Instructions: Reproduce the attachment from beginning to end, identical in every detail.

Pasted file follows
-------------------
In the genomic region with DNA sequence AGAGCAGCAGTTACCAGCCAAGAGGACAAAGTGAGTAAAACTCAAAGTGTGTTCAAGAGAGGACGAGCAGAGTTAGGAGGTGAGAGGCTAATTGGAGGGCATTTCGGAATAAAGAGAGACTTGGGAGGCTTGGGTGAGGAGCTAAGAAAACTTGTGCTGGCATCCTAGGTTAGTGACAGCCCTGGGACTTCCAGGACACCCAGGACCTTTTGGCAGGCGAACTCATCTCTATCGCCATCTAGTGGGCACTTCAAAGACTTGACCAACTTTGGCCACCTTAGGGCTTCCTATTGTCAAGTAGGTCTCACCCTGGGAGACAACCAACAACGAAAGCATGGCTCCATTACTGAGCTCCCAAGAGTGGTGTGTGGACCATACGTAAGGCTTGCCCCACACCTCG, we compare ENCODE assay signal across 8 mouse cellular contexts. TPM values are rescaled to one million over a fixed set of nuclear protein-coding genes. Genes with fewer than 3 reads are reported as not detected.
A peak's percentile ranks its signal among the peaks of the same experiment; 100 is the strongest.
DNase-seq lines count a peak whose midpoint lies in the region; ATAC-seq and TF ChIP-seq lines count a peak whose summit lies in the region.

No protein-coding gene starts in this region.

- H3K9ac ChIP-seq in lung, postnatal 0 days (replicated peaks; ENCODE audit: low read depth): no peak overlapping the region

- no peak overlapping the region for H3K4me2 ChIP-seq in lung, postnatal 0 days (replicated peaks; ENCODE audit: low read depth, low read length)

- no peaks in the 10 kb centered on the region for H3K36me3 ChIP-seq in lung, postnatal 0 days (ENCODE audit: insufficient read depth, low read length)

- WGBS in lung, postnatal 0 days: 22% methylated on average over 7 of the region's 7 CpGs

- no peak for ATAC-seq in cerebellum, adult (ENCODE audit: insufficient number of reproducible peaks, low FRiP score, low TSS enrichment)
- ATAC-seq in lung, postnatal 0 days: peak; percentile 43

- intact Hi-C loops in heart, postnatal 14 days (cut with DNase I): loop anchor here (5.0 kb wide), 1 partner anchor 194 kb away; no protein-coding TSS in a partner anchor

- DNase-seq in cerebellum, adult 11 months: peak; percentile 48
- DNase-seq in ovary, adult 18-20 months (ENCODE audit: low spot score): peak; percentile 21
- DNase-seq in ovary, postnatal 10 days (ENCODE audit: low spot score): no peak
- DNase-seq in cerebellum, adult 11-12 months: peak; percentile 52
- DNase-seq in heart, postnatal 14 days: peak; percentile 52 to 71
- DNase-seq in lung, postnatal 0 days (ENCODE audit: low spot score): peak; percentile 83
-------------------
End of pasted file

In the genomic region with DNA sequence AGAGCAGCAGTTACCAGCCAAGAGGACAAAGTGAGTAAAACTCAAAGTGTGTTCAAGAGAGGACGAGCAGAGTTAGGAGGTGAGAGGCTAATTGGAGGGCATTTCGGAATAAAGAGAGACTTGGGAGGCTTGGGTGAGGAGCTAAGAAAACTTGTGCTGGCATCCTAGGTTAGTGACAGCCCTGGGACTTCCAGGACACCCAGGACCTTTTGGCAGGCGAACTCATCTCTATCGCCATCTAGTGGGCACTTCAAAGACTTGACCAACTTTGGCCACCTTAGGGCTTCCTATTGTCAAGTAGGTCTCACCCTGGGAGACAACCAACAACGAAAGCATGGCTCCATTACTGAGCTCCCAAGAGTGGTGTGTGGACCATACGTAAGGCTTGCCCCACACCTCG, we compare ENCODE assay signal across 8 mouse cellular contexts. TPM values are rescaled to one million over a fixed set of nuclear protein-coding genes. Genes with fewer than 3 reads are reported as not detected.
A peak's percentile ranks its signal among the peaks of the same experiment; 100 is the strongest.
DNase-seq lines count a peak whose midpoint lies in the region; ATAC-seq and TF ChIP-seq lines count a peak whose summit lies in the region.

No protein-coding gene starts in this region.

- H3K9ac ChIP-seq in lung, postnatal 0 days (replicated peaks; ENCODE audit: low read depth): no peak overlapping the region

- no peak overlapping the region for H3K4me2 ChIP-seq in lung, postnatal 0 days (replicated peaks; ENCODE audit: low read depth, low read length)

- no peaks in the 10 kb centered on the region for H3K36me3 ChIP-seq in lung, postnatal 0 days (ENCODE audit: insufficient read depth, low read length)

- WGBS in lung, postnatal 0 days: 22% methylated on average over 7 of the region's 7 CpGs

- no peak for ATAC-seq in cerebellum, adult (ENCODE audit: insufficient number of reproducible peaks, low FRiP score, low TSS enrichment)
- ATAC-seq in lung, postnatal 0 days: peak; percentile 43

- intact Hi-C loops in heart, postnatal 14 days (cut with DNase I): loop anchor here (5.0 kb wide), 1 partner anchor 194 kb away; no protein-coding TSS in a partner anchor

- DNase-seq in cerebellum, adult 11 months: peak; percentile 48
- DNase-seq in ovary, adult 18-20 months (ENCODE audit: low spot score): peak; percentile 21
- DNase-seq in ovary, postnatal 10 days (ENCODE audit: low spot score): no peak
- DNase-seq in cerebellum, adult 11-12 months: peak; percentile 52
- DNase-seq in heart, postnatal 14 days: peak; percentile 52 to 71
- DNase-seq in lung, postnatal 0 days (ENCODE audit: low spot score): peak; percentile 83